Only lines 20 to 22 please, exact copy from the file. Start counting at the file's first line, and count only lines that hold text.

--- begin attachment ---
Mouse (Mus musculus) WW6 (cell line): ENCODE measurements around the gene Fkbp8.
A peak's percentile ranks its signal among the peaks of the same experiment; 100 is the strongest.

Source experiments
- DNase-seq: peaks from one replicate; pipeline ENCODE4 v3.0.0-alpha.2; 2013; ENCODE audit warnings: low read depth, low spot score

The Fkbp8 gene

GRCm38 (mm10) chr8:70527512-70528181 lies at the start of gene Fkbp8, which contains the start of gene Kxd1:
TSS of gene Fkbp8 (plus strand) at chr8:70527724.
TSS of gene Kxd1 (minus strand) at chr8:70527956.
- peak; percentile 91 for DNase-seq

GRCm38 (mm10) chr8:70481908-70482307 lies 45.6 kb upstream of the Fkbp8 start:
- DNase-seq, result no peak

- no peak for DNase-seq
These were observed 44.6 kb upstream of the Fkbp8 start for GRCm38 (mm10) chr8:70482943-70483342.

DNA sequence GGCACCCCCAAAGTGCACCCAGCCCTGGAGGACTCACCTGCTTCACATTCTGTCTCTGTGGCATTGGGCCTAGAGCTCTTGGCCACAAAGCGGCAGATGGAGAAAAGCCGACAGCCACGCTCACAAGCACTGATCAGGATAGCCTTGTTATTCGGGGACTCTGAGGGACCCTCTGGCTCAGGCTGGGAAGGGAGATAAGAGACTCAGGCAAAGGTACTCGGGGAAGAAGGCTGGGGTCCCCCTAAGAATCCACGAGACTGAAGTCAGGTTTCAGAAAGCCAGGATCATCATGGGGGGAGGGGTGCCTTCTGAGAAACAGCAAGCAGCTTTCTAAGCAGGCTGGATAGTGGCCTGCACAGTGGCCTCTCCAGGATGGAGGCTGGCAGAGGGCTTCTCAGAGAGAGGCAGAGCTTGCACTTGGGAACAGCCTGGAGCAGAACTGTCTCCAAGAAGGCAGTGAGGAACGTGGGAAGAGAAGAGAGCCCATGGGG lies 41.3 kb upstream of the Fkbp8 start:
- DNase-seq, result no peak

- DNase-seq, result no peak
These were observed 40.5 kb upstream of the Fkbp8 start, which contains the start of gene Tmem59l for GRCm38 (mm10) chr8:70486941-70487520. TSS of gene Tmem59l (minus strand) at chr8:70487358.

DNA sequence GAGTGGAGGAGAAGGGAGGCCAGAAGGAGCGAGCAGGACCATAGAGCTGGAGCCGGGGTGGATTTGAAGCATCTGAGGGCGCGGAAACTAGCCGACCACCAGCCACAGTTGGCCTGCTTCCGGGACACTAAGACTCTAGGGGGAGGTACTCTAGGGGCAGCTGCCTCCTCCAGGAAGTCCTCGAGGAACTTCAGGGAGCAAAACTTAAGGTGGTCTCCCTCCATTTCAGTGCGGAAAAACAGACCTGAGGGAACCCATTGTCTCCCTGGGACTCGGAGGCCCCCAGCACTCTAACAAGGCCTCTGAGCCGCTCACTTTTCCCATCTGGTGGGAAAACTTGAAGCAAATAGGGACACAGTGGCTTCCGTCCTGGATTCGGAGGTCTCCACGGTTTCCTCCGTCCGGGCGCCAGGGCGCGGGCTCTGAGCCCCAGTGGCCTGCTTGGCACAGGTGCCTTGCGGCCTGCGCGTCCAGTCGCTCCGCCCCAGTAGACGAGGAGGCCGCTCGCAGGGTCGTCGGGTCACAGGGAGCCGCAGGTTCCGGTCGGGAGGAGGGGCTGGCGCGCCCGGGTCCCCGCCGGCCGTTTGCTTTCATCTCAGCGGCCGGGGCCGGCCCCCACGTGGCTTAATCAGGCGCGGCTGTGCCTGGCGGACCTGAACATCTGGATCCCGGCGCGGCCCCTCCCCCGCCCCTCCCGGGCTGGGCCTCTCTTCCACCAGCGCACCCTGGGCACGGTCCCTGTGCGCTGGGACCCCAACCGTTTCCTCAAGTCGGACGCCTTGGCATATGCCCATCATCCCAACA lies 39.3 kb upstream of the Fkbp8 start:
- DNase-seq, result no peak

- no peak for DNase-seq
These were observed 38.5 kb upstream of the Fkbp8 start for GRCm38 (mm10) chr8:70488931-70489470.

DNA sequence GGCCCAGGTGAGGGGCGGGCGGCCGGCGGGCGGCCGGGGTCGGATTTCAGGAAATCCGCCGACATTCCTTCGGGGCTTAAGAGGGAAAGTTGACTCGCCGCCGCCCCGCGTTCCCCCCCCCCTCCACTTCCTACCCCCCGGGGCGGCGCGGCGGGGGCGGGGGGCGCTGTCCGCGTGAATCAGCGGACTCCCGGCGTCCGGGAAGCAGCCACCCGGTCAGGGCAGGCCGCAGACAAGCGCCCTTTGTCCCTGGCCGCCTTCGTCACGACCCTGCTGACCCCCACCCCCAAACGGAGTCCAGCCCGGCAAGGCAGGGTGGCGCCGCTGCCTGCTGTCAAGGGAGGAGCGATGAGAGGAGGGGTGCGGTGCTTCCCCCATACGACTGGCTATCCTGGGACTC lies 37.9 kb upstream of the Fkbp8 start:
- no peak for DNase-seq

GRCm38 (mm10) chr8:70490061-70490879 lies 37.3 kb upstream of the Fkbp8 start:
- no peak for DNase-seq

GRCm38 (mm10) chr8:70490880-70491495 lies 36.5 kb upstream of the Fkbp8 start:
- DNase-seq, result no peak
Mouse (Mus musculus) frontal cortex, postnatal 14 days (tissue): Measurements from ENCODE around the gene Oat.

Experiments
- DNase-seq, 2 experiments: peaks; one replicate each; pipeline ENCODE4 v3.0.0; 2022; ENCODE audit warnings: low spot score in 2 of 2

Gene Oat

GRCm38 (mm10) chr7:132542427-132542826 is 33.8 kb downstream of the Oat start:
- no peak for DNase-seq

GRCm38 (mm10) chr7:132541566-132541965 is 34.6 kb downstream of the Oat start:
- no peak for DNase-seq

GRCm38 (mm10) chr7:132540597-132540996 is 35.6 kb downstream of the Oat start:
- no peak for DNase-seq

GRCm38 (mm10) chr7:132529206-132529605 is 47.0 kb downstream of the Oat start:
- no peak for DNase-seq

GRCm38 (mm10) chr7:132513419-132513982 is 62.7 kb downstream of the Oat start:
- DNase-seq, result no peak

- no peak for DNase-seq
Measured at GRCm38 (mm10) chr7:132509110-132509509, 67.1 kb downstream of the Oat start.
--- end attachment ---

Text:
- no peak for DNase-seq
These were observed 38.5 kb upstream of the Fkbp8 start for GRCm38 (mm10) chr8:70488931-70489470.

DNA sequence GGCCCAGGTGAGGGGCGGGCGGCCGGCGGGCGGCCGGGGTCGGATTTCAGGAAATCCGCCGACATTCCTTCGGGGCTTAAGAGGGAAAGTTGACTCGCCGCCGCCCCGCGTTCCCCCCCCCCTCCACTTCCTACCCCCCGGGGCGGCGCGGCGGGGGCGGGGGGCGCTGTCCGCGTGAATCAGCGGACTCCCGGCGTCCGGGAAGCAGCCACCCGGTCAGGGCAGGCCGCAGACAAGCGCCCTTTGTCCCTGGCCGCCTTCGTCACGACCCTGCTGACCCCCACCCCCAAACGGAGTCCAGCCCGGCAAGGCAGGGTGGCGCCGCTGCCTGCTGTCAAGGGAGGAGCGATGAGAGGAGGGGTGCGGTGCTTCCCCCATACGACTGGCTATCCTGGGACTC lies 37.9 kb upstream of the Fkbp8 start: